President Obama reentered the political battle over healthcare Tuesday, delivering an extended defense of the Affordable Care Act as the Supreme Court prepares to issue its ruling on a case that could strip away health insurance from millions of Americans.
"It seems so cynical to want to take coverage away from millions of people," Obama said, taking a swipe at the Republicans who have backed the latest legal challenge to the law, "to take care away from people who need it the most, to punish millions with higher costs of care and unravel what's now been woven into the fabric of America."
Obama's address, to a gathering of hospital leaders from the Catholic Health Assn., comes at a pivotal moment as his signature domestic achievement faces its gravest threat since being narrowly upheld by the Supreme Court three years ago.
The current legal challenge brought by conservative activists argues that a strict reading of the statute makes insurance subsidies in the law available only in states that established their own insurance marketplaces through the law.
That would strip subsidies from residents of more than 30 states that rely on the federal HealthCare.gov marketplace. More than 6 million people could lose coverage almost immediately, with millions more expected to follow as insurance markets collapse in many states.
The ruling, expected this month, is likely to reignite a fierce national political battle over healthcare that had been petering out in many places as more Americans got coverage and GOP lawmakers looked to move on to other issues.
The president enters the renewed healthcare debate in a stronger position than at any time since he signed the law in 2010. Although problems with the law persist and some consumers who benefited from the old system that allowed insurers to deny coverage to sick people have seen premiums rise, millions more have gained coverage.
Congressional Republicans, meanwhile, now face the prospect of being blamed for massive disruptions caused by a legal case they championed.
Many are already stepping up their criticism of the law.
Within hours of Obama's speech Tuesday, Sen. John Thune (R-S.D.), who chairs the Senate Republican Conference, took to the Senate floor to argue the health law was "unraveling."
"The discussion about Obamacare's success or failure is no longer theoretical," Thune said, citing reports of rising premiums around the country and the ongoing struggles of some states to operate their new insurance marketplaces.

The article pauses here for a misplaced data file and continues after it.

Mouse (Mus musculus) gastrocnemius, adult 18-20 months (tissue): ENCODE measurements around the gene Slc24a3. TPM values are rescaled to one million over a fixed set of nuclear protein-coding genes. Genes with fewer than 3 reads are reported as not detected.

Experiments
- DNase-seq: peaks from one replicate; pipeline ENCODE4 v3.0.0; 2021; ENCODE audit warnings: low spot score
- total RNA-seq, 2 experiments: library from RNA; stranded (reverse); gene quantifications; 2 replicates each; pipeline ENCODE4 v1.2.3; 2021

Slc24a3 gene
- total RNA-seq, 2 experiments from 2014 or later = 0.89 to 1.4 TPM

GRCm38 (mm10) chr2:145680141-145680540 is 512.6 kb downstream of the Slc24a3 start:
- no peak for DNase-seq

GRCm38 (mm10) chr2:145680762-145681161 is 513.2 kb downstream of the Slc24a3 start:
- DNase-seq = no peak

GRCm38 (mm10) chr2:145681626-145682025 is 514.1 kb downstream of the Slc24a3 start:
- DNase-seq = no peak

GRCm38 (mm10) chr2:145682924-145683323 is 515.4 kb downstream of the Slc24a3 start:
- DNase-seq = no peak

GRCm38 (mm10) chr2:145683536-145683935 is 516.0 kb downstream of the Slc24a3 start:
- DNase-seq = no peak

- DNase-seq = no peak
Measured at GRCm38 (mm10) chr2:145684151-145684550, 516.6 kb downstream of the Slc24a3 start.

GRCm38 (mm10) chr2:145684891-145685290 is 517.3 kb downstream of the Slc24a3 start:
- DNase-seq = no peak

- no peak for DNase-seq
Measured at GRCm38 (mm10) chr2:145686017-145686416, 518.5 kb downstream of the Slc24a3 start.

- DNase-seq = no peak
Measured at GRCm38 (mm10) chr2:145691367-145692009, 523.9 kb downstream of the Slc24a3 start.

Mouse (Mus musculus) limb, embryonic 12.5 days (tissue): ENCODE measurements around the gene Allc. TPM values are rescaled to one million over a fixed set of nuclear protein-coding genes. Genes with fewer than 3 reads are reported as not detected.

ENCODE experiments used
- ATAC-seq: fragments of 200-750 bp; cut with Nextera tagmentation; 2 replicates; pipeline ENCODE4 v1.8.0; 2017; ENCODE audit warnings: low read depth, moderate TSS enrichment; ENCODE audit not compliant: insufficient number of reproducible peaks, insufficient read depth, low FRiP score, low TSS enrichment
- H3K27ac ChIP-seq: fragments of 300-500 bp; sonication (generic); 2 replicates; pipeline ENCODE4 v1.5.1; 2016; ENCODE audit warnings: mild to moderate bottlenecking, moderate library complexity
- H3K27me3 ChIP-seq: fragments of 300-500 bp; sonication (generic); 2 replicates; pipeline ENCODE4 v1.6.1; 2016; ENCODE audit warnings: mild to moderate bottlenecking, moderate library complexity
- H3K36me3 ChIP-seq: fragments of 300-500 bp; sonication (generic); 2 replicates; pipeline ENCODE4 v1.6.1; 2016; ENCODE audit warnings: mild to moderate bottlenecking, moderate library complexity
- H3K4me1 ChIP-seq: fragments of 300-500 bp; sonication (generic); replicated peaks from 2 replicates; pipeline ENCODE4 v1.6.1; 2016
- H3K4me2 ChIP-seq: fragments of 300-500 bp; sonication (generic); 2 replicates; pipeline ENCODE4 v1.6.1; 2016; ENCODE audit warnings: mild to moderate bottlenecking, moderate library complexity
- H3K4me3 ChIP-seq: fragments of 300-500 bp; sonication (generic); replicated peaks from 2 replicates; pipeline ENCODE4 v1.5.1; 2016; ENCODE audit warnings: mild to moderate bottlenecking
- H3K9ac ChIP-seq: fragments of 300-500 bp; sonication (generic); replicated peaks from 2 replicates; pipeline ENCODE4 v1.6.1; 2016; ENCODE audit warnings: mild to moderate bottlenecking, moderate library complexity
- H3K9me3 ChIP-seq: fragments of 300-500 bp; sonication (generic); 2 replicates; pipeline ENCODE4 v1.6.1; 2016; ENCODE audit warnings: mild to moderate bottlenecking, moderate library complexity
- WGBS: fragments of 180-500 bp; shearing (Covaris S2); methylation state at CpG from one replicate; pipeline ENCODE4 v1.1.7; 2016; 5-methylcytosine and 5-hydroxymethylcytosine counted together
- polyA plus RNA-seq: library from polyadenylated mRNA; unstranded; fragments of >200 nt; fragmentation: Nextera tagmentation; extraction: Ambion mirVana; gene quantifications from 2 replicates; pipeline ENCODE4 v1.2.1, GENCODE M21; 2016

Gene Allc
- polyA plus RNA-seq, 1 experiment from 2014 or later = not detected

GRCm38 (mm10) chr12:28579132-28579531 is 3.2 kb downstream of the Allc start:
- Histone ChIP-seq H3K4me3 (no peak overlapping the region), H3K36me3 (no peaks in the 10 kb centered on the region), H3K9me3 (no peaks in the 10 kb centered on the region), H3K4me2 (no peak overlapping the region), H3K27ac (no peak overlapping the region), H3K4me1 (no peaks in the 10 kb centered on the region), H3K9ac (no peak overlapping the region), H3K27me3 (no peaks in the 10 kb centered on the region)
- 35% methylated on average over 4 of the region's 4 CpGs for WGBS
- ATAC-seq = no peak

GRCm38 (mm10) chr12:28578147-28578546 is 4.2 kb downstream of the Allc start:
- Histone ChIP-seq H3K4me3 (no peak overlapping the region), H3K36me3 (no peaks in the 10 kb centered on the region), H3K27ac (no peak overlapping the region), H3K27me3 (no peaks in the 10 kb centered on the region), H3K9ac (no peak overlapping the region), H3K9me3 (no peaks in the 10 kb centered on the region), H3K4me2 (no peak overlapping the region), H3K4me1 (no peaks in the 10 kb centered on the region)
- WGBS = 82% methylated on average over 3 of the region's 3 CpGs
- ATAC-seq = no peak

"The evidence is in, and it shows that the president's healthcare law is broken. It's time to repeal Obamacare and replace it with real healthcare reforms that will actually drive down costs," Thune said.
Speaking on a radio program in Kentucky, Senate Majority Leader Mitch McConnell (R-Ky.) repeated his claim that the law is the "single worst piece of legislation passed in our country in the last half-century."
Republicans largely won the political battle over the Affordable Care Act, capitalizing on its controversial passage and flawed rollout to win sweeping victories in the 2010 and 2014 congressional midterm elections.
Democrats, meanwhile, bemoaned their president's inability to use his rhetorical skills to rally public opinion behind the healthcare law.
Today, however, the law is no longer an abstract promise.
With millions gaining coverage, polls show a small but measurable uptick in public support. Those holding a favorable view of the law slightly outnumbered those viewing the law unfavorably in an April national tracking poll by the Kaiser Family Foundation. That is the first time that happened since November 2012, just after Obama's reelection.
The law is now widely credited by independent analyses with driving the largest decline in the nation's uninsured rate in at least half a century. Rand Corp., a Santa Monica nonprofit research firm, reported last month that the number of Americans without coverage declined by nearly 17 million since the law's coverage expansion began last year.
And the rising insurance premiums cited by Thune and others are being fueled in part by uncertainty over the legal challenge backed by the GOP.
Obama ticked off indicators of progress Tuesday, noting the insurance expansion, the new protections for Americans with preexisting medical conditions, the slowdown in healthcare spending and the surveys that show large majorities of people satisfied with the new coverage they have through the law.
The president also could draw on a growing number of people who have benefited from the law, several of whose stories he cited Tuesday.
"This isn't about myths or rumors that folks try to sustain," Obama said. "There is a reality that people on the ground day to day are experiencing. Their lives are better."
Republicans, meanwhile, still haven't advanced any alternative to the Affordable Care Act.
McConnell refused Monday to discuss what the GOP would do if the Supreme Court upholds the challenge.
"We'll let you know depending upon the outcome of the decision," he said when pressed by the host of the "Joe Elliott Show" on WGTK-AM (970) in Louisville, noting only: "We'll have a plan that we think makes sense for the American people."